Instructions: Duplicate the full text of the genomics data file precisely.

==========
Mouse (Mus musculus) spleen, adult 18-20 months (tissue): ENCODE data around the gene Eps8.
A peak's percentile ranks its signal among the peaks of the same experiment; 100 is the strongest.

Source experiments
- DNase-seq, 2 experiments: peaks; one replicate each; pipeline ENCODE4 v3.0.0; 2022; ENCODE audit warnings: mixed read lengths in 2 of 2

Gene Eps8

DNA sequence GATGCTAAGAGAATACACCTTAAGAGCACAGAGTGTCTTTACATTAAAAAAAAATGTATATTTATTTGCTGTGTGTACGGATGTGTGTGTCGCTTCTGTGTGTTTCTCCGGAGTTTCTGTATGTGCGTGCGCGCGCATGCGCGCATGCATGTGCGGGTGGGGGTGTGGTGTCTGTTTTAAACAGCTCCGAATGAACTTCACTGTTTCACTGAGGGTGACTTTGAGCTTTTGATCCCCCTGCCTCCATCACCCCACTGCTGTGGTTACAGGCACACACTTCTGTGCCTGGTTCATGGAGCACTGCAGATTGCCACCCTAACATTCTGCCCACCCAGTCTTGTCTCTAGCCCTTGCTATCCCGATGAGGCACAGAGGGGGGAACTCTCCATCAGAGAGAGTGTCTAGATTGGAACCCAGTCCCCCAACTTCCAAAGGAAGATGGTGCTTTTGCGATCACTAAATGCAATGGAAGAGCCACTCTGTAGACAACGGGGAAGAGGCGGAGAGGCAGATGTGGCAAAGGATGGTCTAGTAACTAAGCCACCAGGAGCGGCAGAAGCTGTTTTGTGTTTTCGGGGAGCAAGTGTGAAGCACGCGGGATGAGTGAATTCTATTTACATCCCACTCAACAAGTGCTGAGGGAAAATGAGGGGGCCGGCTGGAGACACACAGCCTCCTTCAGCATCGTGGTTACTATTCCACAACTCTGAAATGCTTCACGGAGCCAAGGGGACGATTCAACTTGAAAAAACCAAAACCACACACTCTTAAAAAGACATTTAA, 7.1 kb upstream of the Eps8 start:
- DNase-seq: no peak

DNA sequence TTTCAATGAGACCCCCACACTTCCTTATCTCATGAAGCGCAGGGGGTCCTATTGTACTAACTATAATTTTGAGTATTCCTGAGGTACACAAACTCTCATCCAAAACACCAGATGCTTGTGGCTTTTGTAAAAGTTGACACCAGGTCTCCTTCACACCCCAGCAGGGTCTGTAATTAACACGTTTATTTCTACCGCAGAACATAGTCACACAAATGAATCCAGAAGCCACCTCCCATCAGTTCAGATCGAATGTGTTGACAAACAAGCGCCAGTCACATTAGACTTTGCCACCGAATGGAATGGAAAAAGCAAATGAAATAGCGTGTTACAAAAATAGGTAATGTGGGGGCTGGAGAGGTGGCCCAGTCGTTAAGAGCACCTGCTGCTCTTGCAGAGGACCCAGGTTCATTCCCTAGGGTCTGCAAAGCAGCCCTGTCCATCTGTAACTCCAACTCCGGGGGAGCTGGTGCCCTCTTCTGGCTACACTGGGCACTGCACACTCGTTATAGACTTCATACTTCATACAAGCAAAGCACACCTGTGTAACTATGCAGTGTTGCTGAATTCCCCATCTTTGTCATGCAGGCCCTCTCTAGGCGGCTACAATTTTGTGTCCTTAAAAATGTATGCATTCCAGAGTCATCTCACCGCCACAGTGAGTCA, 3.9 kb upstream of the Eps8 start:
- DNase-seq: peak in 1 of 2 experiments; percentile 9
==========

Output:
Mouse (Mus musculus) spleen, adult 18-20 months (tissue): ENCODE data around the gene Eps8.
A peak's percentile ranks its signal among the peaks of the same experiment; 100 is the strongest.

Source experiments
- DNase-seq, 2 experiments: peaks; one replicate each; pipeline ENCODE4 v3.0.0; 2022; ENCODE audit warnings: mixed read lengths in 2 of 2

Gene Eps8

DNA sequence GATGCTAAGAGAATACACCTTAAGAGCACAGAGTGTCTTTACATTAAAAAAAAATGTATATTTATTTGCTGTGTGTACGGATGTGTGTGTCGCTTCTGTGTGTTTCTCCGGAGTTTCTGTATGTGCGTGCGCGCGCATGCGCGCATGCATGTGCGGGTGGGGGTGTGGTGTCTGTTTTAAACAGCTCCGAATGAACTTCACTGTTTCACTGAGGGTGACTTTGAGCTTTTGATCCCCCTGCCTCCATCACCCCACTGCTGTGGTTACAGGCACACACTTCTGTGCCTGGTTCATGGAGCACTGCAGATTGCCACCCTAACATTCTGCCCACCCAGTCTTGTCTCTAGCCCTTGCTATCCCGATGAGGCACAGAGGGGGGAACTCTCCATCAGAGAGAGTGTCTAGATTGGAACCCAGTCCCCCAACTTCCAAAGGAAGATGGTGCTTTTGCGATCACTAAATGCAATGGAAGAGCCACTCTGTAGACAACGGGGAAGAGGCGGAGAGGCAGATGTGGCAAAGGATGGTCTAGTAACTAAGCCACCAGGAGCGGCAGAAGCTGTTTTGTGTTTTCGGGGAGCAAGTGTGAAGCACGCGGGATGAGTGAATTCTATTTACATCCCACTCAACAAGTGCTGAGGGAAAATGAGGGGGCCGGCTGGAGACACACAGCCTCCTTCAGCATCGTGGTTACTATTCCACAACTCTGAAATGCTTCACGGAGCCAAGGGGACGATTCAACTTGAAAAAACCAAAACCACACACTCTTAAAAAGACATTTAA, 7.1 kb upstream of the Eps8 start:
- DNase-seq: no peak

DNA sequence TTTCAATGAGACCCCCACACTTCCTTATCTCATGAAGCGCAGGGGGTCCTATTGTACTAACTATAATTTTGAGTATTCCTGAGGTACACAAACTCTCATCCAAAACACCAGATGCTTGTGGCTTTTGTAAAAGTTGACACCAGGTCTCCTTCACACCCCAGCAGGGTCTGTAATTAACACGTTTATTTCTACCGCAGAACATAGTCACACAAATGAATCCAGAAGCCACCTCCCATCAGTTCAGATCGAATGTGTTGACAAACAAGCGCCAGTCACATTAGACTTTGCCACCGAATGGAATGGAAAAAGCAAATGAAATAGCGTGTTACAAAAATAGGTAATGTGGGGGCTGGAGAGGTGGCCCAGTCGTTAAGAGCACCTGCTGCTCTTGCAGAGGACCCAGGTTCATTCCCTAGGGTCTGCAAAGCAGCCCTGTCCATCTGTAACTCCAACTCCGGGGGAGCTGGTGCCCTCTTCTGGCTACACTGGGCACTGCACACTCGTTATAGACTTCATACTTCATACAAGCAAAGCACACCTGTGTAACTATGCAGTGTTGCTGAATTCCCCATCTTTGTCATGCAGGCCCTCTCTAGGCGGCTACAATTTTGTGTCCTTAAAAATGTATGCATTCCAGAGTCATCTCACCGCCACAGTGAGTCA, 3.9 kb upstream of the Eps8 start:
- DNase-seq: peak in 1 of 2 experiments; percentile 9